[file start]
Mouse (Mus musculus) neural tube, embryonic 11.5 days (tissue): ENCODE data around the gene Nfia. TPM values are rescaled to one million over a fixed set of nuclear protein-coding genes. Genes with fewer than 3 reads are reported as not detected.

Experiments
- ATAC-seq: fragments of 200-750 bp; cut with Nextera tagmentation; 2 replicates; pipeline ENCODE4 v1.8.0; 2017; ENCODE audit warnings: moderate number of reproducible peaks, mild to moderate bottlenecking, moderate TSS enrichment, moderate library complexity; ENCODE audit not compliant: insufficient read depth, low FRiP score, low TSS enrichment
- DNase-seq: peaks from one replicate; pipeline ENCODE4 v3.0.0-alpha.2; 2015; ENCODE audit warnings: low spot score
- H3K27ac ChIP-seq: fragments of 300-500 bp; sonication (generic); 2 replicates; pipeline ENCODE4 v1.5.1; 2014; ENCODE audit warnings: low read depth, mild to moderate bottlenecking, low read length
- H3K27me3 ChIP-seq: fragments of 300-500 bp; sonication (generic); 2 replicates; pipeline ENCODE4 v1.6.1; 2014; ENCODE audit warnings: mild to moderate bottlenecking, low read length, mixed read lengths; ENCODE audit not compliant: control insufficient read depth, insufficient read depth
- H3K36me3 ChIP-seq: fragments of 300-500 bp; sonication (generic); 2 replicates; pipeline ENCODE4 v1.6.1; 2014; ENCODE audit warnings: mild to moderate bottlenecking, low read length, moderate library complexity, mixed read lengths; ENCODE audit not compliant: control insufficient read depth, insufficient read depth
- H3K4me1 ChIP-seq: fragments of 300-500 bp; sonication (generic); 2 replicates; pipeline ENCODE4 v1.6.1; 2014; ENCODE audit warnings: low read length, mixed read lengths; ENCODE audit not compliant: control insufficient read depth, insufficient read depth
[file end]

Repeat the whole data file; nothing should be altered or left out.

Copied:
Mouse (Mus musculus) neural tube, embryonic 11.5 days (tissue): ENCODE data around the gene Nfia. TPM values are rescaled to one million over a fixed set of nuclear protein-coding genes. Genes with fewer than 3 reads are reported as not detected.

Experiments
- ATAC-seq: fragments of 200-750 bp; cut with Nextera tagmentation; 2 replicates; pipeline ENCODE4 v1.8.0; 2017; ENCODE audit warnings: moderate number of reproducible peaks, mild to moderate bottlenecking, moderate TSS enrichment, moderate library complexity; ENCODE audit not compliant: insufficient read depth, low FRiP score, low TSS enrichment
- DNase-seq: peaks from one replicate; pipeline ENCODE4 v3.0.0-alpha.2; 2015; ENCODE audit warnings: low spot score
- H3K27ac ChIP-seq: fragments of 300-500 bp; sonication (generic); 2 replicates; pipeline ENCODE4 v1.5.1; 2014; ENCODE audit warnings: low read depth, mild to moderate bottlenecking, low read length
- H3K27me3 ChIP-seq: fragments of 300-500 bp; sonication (generic); 2 replicates; pipeline ENCODE4 v1.6.1; 2014; ENCODE audit warnings: mild to moderate bottlenecking, low read length, mixed read lengths; ENCODE audit not compliant: control insufficient read depth, insufficient read depth
- H3K36me3 ChIP-seq: fragments of 300-500 bp; sonication (generic); 2 replicates; pipeline ENCODE4 v1.6.1; 2014; ENCODE audit warnings: mild to moderate bottlenecking, low read length, moderate library complexity, mixed read lengths; ENCODE audit not compliant: control insufficient read depth, insufficient read depth
- H3K4me1 ChIP-seq: fragments of 300-500 bp; sonication (generic); 2 replicates; pipeline ENCODE4 v1.6.1; 2014; ENCODE audit warnings: low read length, mixed read lengths; ENCODE audit not compliant: control insufficient read depth, insufficient read depth